Nevi

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Hi MT..
I have disabled the Windows Script Host for security reasons. Can I still use the restore points I have enabled?
 

Andy Ful

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Hi MT..
I have disabled the Windows Script Host for security reasons. Can I still use the restore points I have enabled?
If you will use one of the restore points made before disabling Windows Script Host, then everything should be OK, except that Windows Script Host will be enabled.
By the way how did you disabled Windows Script Host?
 

Andy Ful

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Thank you all. I have some restore points from before I disabled the WSH. Just in case.
@andy
Open your regedit, and go to
HKEY_LOCAL_MACHINE\SOFTWARE\Microsoft\Windows Script Host\Settings

Create a new DWORD value named “Enabled” and set the value data to “0”.(hexadecimal).
Your script host will now be disabled.

How-To Disable Windows Script Host
There is an incomplete information in the article. The reg tweak will block only Windows Script Host on the 32-bit system. If you have 64-bit Windows then the same value must be changed/added in the key:
HKLM\SOFTWARE\WOW6432Node\Microsoft\Windows Script Host\Settings'

Other ways to disable execution of script files

Disable execution of script files
It is worth mentioning, that most of the methods explained in the article do not disable Windows Script Host, but only change file extension associations, so the user cannot run the script files (.js, .jse, .vbs, .vbe, .wsf, .wsh). But, the malware can still run those scripts.
The right way of blocking Windows Script Host is available via activating the right Windows policy, or using the reg tweaks in the below keys (which is also explained in the article):
HKLM\SOFTWARE\Microsoft\Windows Script Host\Settings'
HKLM\SOFTWARE\WOW6432Node\Microsoft\Windows Script Host\Settings'
 
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Andy Ful

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The below reg tweak:
Code:
reg add "HKCU\Software\Microsoft\Windows Script Host\Settings" /v "Enabled" /t REG_DWORD /d "0" /f
seems to work for both 32-bit and 64-bit Windows (not system wide), and why the same does not work in the HKLM key (system wide) is a sweet Microsoft mystery.:giggle:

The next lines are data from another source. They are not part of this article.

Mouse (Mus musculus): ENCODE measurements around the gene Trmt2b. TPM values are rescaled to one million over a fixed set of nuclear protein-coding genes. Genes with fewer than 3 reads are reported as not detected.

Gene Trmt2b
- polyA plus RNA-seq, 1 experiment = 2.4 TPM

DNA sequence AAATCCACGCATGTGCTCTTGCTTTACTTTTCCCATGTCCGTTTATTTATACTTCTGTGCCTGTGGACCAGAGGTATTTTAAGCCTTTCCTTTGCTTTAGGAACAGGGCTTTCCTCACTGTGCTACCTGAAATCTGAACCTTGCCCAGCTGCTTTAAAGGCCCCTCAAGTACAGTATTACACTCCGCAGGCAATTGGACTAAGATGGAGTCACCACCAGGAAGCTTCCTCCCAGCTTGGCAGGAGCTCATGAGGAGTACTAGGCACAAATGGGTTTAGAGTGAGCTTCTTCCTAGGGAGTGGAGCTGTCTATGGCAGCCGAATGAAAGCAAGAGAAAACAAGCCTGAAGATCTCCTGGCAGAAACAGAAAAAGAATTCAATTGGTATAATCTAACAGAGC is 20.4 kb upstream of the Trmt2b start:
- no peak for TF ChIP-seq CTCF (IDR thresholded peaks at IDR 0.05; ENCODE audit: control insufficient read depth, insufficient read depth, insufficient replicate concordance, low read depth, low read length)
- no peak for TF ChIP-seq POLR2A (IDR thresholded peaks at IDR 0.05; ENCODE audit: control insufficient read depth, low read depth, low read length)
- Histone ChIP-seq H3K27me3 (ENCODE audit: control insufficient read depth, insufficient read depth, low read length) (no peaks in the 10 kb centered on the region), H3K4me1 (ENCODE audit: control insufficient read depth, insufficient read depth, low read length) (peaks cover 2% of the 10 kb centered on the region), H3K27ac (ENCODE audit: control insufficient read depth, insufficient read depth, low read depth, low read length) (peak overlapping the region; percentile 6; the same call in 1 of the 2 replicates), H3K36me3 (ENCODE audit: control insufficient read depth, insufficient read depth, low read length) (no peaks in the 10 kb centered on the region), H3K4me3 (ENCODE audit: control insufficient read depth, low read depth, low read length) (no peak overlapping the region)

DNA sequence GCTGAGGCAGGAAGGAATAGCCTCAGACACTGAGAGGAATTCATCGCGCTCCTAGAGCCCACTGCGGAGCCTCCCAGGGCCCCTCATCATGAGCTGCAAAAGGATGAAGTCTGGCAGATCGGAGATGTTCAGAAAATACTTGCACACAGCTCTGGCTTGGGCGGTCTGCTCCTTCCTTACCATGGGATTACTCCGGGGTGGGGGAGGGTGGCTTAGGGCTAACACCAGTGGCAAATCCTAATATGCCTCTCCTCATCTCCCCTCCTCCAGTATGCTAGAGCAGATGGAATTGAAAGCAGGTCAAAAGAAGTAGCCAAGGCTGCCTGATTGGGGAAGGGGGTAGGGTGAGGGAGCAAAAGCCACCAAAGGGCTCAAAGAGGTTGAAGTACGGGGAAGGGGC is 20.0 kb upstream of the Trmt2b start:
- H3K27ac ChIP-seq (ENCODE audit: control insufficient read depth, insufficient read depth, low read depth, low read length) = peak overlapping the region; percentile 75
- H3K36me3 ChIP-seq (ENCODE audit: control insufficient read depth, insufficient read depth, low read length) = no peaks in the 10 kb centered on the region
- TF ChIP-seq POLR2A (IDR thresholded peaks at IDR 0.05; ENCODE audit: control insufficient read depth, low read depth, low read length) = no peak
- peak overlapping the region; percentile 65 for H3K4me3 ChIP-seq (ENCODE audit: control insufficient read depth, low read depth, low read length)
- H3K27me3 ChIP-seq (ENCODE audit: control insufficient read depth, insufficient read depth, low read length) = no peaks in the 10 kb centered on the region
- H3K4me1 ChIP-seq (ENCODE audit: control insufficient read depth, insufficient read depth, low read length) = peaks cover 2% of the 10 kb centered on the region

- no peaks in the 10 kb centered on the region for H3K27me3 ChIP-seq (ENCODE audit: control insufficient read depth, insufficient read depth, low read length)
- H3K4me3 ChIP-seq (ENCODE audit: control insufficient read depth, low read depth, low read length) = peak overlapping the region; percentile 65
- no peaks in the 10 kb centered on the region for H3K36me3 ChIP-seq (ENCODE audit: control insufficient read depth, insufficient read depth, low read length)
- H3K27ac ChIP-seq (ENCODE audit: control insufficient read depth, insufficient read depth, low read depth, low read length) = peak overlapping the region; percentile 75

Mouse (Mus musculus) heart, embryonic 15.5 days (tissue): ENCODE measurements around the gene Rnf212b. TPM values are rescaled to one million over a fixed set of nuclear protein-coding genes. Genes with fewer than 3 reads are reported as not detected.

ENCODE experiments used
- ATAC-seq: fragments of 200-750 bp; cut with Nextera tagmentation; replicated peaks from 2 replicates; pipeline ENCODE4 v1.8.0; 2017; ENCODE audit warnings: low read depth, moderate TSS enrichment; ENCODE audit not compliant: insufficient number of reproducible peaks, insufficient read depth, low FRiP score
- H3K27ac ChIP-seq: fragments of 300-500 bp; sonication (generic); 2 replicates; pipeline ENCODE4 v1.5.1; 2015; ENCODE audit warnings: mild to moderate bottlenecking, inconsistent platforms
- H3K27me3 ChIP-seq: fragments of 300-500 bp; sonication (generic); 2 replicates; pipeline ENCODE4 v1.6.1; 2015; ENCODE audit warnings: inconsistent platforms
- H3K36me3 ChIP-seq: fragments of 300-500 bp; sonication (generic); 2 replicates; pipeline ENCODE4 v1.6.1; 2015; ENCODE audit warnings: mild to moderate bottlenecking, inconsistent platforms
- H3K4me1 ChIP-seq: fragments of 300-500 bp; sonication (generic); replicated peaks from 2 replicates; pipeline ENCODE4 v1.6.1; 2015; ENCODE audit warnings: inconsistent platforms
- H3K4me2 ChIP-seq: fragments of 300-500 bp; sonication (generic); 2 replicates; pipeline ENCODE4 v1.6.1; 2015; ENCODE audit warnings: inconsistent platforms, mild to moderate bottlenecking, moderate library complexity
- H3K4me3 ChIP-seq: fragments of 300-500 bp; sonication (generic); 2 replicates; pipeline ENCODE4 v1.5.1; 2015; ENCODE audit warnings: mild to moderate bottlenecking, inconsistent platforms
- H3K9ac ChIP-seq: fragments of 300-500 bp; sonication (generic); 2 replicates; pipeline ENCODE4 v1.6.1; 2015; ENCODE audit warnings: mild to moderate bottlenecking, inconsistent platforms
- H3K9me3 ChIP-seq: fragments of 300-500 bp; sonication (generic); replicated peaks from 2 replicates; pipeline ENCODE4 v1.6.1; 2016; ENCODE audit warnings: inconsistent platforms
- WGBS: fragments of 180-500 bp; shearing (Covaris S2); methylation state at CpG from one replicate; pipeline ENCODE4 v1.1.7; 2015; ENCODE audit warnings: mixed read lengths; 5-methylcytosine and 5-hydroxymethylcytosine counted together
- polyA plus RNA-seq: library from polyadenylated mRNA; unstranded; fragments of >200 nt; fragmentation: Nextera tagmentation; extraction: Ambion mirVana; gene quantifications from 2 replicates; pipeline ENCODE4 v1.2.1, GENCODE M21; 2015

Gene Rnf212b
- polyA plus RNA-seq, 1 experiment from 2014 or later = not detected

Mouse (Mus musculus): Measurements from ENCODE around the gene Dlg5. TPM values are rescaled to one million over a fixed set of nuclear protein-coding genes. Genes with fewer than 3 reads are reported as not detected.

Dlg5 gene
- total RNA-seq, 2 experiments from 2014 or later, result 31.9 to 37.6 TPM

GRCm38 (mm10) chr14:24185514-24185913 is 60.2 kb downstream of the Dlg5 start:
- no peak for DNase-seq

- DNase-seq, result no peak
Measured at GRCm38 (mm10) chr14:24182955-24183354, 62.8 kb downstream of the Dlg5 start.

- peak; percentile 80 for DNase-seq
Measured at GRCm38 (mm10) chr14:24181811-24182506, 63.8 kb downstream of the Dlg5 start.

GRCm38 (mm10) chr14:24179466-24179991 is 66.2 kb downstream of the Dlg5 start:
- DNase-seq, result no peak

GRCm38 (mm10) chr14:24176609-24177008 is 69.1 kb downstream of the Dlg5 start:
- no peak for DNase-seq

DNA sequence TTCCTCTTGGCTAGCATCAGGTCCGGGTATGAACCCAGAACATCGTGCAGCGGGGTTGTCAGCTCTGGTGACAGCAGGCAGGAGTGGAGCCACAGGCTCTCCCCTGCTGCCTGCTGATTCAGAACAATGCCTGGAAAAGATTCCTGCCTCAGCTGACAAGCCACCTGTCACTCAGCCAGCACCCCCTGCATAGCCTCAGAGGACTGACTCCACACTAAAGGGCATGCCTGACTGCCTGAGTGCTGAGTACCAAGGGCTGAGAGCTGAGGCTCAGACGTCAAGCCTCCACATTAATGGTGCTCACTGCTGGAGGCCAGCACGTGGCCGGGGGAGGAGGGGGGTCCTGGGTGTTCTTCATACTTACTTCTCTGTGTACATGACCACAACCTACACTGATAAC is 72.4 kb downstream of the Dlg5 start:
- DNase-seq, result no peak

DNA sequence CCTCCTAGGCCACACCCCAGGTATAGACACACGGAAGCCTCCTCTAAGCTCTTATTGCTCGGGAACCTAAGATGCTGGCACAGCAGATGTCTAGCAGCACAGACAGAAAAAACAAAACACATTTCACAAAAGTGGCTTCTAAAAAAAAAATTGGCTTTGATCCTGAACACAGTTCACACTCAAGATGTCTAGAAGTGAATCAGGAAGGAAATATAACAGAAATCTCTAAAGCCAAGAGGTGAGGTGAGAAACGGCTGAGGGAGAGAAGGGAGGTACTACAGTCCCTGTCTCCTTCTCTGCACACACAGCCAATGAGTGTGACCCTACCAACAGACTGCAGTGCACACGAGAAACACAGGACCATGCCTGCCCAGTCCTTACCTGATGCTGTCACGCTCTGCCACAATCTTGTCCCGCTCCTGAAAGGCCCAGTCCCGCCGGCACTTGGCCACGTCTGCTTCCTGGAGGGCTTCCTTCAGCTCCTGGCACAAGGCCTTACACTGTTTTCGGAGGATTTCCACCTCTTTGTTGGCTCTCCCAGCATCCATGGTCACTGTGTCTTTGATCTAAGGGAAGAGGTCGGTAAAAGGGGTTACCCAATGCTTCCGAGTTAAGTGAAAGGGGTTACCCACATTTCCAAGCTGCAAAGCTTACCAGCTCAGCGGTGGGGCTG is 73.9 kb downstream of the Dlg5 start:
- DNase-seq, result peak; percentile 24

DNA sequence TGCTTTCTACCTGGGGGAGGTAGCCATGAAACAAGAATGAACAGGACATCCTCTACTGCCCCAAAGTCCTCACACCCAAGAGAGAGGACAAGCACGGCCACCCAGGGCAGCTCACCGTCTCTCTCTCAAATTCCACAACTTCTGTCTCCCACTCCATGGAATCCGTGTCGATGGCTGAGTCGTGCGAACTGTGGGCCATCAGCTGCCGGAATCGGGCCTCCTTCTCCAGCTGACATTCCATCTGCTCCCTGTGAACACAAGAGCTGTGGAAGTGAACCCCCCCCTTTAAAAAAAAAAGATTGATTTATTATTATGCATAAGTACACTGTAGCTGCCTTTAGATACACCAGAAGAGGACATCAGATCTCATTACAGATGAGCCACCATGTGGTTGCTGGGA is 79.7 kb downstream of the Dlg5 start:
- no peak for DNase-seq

The below policy reg tweaks will work only on Administrator type of account (not on Standard User Account):
Code:
reg add "HKCU\Software\Microsoft\Windows\CurrentVersion\Policies\Explorer" /v "DisallowRun" /t REG_DWORD /d "1" /f
reg add "HKCU\Software\Microsoft\Windows\CurrentVersion\Policies\Explorer\DisallowRun" /v "1" /t REG_SZ /d "wscript.exe" /f
reg add "HKCU\Software\Microsoft\Windows\CurrentVersion\Policies\Explorer\DisallowRun" /v "2" /t REG_SZ /d "cscript.exe" /f
They should block running scripts from Windows Explorer for the particular user (not system wide), but will not block scripts run from the command prompt:
Code:
cmd /c wscript.exe c:\z\hello.wsf
On Standard User Account the similar reg tweaks must be done in the proper HKU hive. Generally Windows policies on SUA cannot be applied via reg tweaks in the HKCU hive.

The Symantec tool (http://www.symantec.com/avcenter/noscript.exe) changes only file associations (has to be run as administrator).
 
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SumTingWong

Level 22
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So this registry tweak location is not right for 64 bit?

HKEY_LOCAL_MACHINE\SOFTWARE\Microsoft\Windows Script Host\Settings
"Create a new DWORD value named “Enabled” and set the value data to “0”.
How-To Disable Windows Script Host

@Andy Ful
When you said the location for 64 bit is
HKLM\SOFTWARE\WOW6432Node\Microsoft\Windows Script Host\Settings'

Where can I find this? I don't understand the " HKLM " mean HKey Local Machine?
 
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HarborFront

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I wouldn't advise to apply tweaks if you don't have certain understanding of Windows and unaware of the repercussions...